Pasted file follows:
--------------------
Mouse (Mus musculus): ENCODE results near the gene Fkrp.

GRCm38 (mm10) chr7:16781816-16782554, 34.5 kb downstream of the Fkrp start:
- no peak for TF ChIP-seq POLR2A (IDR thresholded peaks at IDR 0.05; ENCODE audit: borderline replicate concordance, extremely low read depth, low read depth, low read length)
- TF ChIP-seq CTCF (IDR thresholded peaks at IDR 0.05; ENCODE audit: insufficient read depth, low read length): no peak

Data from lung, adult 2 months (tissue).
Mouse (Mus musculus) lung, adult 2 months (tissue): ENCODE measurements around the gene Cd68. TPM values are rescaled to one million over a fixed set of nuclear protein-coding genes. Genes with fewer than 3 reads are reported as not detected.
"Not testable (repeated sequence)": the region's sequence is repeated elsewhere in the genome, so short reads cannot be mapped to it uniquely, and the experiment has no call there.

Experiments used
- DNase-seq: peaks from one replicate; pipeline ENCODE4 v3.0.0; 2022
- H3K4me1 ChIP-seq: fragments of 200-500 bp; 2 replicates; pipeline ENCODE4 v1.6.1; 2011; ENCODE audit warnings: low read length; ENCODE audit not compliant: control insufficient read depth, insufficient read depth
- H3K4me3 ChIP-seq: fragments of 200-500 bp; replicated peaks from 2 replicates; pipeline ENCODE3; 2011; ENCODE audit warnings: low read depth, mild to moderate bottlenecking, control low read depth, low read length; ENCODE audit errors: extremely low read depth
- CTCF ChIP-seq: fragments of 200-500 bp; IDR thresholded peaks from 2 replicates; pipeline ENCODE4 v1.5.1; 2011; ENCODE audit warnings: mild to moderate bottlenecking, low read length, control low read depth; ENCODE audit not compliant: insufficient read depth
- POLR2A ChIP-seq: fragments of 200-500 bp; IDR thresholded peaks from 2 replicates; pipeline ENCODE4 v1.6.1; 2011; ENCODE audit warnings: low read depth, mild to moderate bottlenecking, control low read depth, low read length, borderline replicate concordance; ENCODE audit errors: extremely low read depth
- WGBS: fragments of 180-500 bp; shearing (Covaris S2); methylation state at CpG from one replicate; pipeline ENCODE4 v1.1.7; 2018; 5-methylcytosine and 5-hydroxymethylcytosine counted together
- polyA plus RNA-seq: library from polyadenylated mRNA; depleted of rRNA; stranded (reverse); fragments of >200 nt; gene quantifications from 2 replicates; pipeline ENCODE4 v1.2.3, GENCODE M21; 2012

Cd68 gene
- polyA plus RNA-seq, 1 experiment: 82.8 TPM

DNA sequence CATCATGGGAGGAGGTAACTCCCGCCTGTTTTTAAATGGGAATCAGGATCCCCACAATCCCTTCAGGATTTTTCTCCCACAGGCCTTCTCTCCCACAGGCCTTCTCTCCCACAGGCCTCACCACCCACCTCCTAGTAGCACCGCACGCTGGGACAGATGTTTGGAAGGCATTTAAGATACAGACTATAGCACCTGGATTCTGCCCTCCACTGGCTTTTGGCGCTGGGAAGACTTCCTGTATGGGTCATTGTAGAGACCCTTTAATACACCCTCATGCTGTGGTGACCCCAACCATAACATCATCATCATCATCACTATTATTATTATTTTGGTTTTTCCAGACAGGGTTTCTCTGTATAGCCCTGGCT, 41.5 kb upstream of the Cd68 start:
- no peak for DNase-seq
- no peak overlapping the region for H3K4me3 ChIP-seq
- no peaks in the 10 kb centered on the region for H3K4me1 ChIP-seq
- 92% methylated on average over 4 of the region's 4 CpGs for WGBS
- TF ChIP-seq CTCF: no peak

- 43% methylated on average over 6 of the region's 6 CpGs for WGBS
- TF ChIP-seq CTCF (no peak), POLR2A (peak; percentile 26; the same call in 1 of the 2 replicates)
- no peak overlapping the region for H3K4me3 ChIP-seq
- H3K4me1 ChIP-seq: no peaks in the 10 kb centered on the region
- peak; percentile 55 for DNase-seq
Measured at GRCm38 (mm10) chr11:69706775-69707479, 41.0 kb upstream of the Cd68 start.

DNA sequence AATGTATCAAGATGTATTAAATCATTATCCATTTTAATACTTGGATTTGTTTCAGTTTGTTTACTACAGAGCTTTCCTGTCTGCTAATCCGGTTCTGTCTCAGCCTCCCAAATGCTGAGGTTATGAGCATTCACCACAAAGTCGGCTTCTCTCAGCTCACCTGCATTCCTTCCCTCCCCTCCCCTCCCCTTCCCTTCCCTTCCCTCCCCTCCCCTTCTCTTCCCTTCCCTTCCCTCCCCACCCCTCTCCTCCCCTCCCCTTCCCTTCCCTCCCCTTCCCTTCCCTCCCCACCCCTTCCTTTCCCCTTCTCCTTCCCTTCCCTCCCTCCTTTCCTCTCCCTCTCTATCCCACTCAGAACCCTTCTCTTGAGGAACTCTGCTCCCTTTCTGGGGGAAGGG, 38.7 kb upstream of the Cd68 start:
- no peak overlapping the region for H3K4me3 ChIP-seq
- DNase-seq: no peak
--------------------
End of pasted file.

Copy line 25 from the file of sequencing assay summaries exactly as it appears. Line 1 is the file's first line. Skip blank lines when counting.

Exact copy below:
- TF ChIP-seq CTCF (no peak), POLR2A (peak; percentile 26; the same call in 1 of the 2 replicates)